So far, 29 million of the devices have been recalled, with reports that they explode when deployed, sending metal shrapnel and other debris flying into the faces of front seat passengers and drivers. So far, 10 deaths have been linked to the problem and hundreds of others have suffered serious injuries.
At the behest of 10 automakers, a team of rocket scientists set out to identify the source of the rupturing airbags. They discovered the problem was a trifecta of issues: Humidity exposure, defective design and defective manufacturing. This was exacerbated by the fact the company used a volatile substance, ammonium nitrate, in the products.
Orlando product liability attorneys recognize these findings will be valuable to those with pending and future lawsuits against the manufacturer.
Further information gleaned from a recent prepared by the Senate Committee on Science, Commerce and Transportation revealed internal documents from the company indicated the firm knew about the defects long before they were announced to the public. In fact, the company, which has already been slapped with $200 million in fines, reportedly faked safety test data even after the recalls started in 2008 and 2009.
Lawmakers widely derided the company, asserting higher-ups perpetuated a “broken safety culture.”
At the very least, the internal communications taken from the company show a failure to make sure it was properly testing its inflators and to respond correctly to ethical concerns raised by a handful of engineers.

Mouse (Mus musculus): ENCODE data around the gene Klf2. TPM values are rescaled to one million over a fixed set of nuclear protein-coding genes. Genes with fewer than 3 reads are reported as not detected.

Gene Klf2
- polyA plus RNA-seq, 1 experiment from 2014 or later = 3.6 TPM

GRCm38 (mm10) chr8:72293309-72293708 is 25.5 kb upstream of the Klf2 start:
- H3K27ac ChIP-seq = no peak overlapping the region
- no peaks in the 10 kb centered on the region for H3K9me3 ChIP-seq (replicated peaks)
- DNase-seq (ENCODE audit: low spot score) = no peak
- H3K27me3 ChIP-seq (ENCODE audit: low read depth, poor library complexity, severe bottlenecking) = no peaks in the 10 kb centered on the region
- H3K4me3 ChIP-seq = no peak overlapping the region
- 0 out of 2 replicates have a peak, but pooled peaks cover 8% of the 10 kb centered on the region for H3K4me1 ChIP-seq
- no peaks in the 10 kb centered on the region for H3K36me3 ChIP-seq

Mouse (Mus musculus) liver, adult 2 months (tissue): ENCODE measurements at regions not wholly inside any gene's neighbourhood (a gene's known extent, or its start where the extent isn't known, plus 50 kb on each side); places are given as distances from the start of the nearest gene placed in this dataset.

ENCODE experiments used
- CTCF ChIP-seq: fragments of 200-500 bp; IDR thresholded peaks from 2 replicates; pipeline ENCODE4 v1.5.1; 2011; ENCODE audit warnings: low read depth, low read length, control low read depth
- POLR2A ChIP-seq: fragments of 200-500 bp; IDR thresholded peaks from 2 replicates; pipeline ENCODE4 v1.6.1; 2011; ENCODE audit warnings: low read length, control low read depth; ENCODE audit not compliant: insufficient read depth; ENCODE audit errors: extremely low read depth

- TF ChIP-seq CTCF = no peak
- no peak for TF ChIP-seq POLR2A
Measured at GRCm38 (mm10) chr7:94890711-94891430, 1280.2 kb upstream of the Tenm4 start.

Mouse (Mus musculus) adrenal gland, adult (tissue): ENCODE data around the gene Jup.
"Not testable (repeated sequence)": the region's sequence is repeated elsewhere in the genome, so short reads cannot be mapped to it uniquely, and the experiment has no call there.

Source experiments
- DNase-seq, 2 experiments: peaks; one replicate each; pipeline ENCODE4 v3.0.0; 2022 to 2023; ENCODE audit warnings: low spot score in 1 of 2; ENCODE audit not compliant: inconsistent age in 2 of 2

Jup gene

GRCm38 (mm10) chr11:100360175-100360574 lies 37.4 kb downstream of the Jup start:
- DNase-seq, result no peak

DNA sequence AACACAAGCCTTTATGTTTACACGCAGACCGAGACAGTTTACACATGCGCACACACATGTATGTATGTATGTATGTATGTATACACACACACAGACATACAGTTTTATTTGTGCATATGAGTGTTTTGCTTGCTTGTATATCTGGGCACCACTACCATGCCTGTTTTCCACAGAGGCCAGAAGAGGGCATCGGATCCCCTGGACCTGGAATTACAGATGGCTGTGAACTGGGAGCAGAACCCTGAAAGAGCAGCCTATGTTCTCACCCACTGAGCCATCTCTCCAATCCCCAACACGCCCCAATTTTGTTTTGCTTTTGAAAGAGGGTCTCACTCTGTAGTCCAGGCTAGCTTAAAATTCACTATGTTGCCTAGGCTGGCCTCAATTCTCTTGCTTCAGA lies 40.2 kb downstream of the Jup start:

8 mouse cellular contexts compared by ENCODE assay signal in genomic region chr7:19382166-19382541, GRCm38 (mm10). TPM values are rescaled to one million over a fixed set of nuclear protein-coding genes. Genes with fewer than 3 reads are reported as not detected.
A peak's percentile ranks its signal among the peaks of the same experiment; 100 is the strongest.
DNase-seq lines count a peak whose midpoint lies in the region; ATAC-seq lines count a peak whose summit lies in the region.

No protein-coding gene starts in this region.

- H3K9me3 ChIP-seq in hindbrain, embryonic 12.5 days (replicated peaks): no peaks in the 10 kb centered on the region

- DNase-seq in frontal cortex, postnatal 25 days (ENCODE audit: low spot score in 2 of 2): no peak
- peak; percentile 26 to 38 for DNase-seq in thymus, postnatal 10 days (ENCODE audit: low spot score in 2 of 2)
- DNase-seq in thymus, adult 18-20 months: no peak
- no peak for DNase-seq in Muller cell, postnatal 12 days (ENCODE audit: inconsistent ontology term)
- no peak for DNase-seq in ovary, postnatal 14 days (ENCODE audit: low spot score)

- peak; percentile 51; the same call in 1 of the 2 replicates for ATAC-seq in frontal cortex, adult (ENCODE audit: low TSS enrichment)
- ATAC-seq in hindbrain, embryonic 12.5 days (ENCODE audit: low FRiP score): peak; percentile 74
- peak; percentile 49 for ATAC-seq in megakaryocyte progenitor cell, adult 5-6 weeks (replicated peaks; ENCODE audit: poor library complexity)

The committee issued a recommendation indicating the National Highway Traffic Safety Administration (NHTSA) should force Takta – and any other manufacturers using ammonium nitrate airbags – to phase them out as soon as possible.
Takata has indicated that will happen by 2018.
The committee also demanded accelerated production of airbags to help effectively manage the recall process.
Sen. Bill Nelson, D-Fla., urged NHTSA to recall all Takata inflators in all vehicles in the U.S. He expressed concern that a piecemeal approach to the recall is confusing to consumers and will ultimately be less effective. Many constituents have expressed concern that their airbags are unsafe, even though they haven’t been recalled.
It isn’t easy for consumers to find out if their vehicles even have a Takata airbag, although they are the most widely-sold brand in U.S. vehicles. As ABC News reported, consumers would either have to convince an auto shop to take the vehicle apart to find out or try to pry an answer out of the dealer.
The NHTSA responded to Nelson’s request by saying it doesn’t yet have all the information needed to justify issuing a recall of every single Takata inflator, and the manufacturer is backed up with making replacement inflators for the ones it knows are defective.
Meanwhile, the deaths continue to mount. The most recent was in December, when a 52-year-old in South Carolina struck a cow on a rural road near his home. His air bag inflated. He was killed when metal fragments from the inflator impaled him in the neck.
Call Freeman Injury Law — 1-800-561-7777 for a free appointment to discuss your rights. Now serving Orlando, West Palm Beach, Port St. Lucie and Fort Lauderdale.
Scientists Discover What Made Takata Air Bags Explode, Feb. 24, 2016, By Laura Wagner, NPR
More Blog Entries:
Hot Coffee Lawsuits Still Pouring In, Jan. 12, 2016, Orlando Defective Airbag Lawyer Blog